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Crank it to ELEVEN!

My ears are still ringing. I don’t know what the dB (decibel) level of a jet engine is, but the worship this morning was set at about 30dB’s higher. It’s indescribable really. I’ve never had sound hurt my face before. If someone were to ask me what I got out of the service this morning, well first I would just smile and nod because I wouldn’t have been able to hear them, but once I understood the question, I think the answer would have to be permanent hearing damage. It was LOUD! But in all seriousness, what I did get out of this morning’s service was the great reminder that it doesn’t matter where you are in the world, what language you’re speaking, what sound system you’re using, or even what kind of room you’re meeting in. Where two or more are gathered, God is present, and we are all worshipping and praising the same God who was, is, and is to come! Hallelujah! I love worshipping around the world and getting a small glimpse of what heaven will be like; all of us, made in the image of God, praising and worshipping Jesus. It was so cool to all be packed into this small sanctuary, feeling hot and sweaty, not always understanding what was going on, but knowing that people were able to hear the name of Jesus being lifted up for miles around us.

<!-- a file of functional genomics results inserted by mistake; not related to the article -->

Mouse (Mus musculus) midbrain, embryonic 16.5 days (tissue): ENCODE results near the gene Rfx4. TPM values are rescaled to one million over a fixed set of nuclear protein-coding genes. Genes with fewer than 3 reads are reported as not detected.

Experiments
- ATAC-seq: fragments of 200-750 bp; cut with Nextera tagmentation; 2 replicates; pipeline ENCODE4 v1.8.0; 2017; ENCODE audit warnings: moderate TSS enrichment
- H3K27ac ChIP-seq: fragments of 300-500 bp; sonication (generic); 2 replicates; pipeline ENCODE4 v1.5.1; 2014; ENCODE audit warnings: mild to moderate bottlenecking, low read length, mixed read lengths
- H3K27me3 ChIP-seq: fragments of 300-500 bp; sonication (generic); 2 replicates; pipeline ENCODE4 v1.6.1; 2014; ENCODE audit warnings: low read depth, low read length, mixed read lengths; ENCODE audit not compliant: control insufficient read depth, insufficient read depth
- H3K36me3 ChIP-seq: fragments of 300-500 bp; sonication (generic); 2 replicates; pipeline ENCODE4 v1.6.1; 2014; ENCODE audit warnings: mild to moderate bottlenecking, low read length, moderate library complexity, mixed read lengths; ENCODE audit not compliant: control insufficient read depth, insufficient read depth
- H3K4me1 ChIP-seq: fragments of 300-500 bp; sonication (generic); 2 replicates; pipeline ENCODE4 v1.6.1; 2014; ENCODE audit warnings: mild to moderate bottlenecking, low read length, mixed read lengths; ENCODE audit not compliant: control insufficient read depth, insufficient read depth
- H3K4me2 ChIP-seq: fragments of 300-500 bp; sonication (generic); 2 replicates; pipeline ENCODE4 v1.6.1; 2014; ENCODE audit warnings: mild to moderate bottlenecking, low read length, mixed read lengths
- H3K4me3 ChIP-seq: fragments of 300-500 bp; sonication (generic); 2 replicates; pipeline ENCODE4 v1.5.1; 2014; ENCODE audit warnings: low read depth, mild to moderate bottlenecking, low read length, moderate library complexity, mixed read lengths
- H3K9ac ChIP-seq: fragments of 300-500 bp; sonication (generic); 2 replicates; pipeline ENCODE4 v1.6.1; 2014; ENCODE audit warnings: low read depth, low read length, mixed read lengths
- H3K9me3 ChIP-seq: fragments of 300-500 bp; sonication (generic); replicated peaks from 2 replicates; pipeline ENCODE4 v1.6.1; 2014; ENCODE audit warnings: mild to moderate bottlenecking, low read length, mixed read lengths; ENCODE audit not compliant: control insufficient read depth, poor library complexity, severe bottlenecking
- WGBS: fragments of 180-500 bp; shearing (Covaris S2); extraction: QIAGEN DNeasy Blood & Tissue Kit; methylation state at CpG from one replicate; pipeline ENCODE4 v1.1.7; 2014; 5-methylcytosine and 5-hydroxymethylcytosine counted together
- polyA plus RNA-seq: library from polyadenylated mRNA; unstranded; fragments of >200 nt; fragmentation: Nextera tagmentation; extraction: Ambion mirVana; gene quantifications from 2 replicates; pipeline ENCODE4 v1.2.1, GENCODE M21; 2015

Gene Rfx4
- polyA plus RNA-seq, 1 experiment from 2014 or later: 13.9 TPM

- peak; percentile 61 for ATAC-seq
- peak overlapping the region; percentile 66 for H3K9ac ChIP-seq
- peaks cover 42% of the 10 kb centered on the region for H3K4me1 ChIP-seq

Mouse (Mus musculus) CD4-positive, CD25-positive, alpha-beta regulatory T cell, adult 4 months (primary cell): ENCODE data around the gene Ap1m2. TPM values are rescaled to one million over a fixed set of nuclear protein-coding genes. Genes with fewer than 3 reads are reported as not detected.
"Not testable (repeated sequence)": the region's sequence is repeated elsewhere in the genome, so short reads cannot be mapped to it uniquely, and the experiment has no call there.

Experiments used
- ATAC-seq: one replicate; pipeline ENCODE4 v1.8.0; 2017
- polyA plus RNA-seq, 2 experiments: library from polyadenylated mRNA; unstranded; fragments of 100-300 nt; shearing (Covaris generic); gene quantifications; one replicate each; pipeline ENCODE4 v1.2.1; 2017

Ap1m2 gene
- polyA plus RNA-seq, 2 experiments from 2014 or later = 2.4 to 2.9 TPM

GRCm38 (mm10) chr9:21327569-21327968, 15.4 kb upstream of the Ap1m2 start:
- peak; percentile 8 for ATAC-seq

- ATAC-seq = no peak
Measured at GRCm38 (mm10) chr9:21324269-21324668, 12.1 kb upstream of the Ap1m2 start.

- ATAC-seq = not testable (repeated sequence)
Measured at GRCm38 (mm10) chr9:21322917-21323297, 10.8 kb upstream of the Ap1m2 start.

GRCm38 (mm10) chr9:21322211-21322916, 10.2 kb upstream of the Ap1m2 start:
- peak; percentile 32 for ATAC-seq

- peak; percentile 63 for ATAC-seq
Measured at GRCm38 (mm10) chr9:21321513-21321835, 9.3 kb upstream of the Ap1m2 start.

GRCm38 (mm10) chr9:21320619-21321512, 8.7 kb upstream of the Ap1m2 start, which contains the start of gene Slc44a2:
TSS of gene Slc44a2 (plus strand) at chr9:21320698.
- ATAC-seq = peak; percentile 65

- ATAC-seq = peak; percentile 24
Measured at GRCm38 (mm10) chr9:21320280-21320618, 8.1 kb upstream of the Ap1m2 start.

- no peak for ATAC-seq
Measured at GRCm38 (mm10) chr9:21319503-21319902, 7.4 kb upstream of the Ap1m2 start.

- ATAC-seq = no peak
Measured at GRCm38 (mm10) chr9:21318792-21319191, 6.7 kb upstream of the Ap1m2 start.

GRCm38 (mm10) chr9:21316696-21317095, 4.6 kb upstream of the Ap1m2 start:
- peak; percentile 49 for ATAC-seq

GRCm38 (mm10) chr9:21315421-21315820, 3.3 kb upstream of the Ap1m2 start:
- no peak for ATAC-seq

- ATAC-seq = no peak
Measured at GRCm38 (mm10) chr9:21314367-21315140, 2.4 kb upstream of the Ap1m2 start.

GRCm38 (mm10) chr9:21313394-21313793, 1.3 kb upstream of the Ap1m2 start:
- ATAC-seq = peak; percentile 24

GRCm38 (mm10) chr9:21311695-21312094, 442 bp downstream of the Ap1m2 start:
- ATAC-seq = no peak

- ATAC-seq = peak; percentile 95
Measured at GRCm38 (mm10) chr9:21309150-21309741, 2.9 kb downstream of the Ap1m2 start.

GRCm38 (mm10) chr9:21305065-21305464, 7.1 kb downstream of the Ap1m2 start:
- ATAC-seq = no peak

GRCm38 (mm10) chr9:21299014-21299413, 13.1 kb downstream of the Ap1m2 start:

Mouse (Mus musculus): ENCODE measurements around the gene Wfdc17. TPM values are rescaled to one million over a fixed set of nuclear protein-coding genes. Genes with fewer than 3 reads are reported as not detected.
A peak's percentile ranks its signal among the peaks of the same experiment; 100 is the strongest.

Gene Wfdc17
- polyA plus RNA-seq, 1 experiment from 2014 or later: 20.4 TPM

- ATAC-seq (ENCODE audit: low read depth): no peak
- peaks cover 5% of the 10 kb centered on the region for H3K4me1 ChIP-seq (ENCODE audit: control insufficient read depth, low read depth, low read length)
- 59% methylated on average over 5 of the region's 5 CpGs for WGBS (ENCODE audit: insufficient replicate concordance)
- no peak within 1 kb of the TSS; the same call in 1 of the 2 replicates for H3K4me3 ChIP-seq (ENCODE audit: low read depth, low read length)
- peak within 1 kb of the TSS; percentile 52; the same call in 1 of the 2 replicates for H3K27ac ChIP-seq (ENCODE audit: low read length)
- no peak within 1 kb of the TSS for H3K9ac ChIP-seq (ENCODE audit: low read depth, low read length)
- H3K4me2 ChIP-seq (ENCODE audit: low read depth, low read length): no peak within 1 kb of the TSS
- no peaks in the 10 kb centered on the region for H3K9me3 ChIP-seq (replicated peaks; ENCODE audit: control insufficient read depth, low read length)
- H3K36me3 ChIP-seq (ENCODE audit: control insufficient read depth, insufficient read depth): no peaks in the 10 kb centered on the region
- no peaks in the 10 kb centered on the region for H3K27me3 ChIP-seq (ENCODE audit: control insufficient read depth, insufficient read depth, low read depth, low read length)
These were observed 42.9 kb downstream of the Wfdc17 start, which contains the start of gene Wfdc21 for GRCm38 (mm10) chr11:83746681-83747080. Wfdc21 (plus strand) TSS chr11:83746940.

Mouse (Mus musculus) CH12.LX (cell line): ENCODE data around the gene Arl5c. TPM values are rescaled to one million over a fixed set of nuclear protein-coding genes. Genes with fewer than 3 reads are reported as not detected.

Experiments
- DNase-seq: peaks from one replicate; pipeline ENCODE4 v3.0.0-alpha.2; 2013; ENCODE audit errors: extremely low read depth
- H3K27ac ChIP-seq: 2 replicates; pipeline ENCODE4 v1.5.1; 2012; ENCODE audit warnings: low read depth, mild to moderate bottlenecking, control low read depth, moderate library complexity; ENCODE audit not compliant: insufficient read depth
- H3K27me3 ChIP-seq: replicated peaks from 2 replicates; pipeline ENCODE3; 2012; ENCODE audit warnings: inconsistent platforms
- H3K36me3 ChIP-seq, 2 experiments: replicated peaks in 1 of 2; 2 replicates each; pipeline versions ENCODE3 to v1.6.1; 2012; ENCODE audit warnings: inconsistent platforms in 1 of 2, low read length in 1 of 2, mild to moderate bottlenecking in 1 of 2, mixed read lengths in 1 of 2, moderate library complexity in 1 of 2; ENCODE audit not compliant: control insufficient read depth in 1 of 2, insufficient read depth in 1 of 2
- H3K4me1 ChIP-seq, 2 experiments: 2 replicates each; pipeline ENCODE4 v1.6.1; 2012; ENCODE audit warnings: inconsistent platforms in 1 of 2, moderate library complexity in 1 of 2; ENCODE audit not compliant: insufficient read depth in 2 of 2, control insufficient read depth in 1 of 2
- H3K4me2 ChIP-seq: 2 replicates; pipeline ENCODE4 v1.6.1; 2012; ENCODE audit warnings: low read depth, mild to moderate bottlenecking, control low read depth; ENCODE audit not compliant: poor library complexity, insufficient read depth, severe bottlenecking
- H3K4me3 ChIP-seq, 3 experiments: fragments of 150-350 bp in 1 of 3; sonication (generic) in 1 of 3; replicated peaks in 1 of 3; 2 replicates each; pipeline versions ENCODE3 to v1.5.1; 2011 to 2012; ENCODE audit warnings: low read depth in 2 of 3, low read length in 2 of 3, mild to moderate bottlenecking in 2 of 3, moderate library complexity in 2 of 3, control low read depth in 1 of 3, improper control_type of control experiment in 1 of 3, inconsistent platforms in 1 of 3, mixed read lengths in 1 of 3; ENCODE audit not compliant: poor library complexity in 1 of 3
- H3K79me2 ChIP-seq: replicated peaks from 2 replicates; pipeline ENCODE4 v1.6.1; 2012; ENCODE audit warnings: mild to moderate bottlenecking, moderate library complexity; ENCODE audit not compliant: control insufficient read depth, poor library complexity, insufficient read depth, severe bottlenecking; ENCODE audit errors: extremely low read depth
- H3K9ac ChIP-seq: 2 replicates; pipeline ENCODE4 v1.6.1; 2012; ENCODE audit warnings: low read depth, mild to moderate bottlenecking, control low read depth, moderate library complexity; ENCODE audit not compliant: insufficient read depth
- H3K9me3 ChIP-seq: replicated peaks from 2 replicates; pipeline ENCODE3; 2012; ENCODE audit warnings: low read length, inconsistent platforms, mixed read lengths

After church we took a few pictures, made a couple sponsorship videos, and since the cameras were out, we made sure to get a picture of us all in our church clothes. We made sure to squeeze everybody in, especially the kids who were still hanging around and talking with us.

We loaded up the cars and headed down the road a ways to meet a family that a WWV staff member had met before. Meeting them, seeing their living conditions, and hearing their story broke my heart. Mom, Dad, and four kids living in a tin house, living on penny’s a day, if they’re lucky. The WWV staff member was telling us that when he first met this family, the mom was telling him how there are frequently times where the family will go days without food and so she will have to give them salty water to drink so that their stomachs would feel full and they could get by for a few more days. And yet somehow they weren’t sad. They weren’t upset at anyone or anything. They were joyful. Joyful people living in extremely difficult circumstances.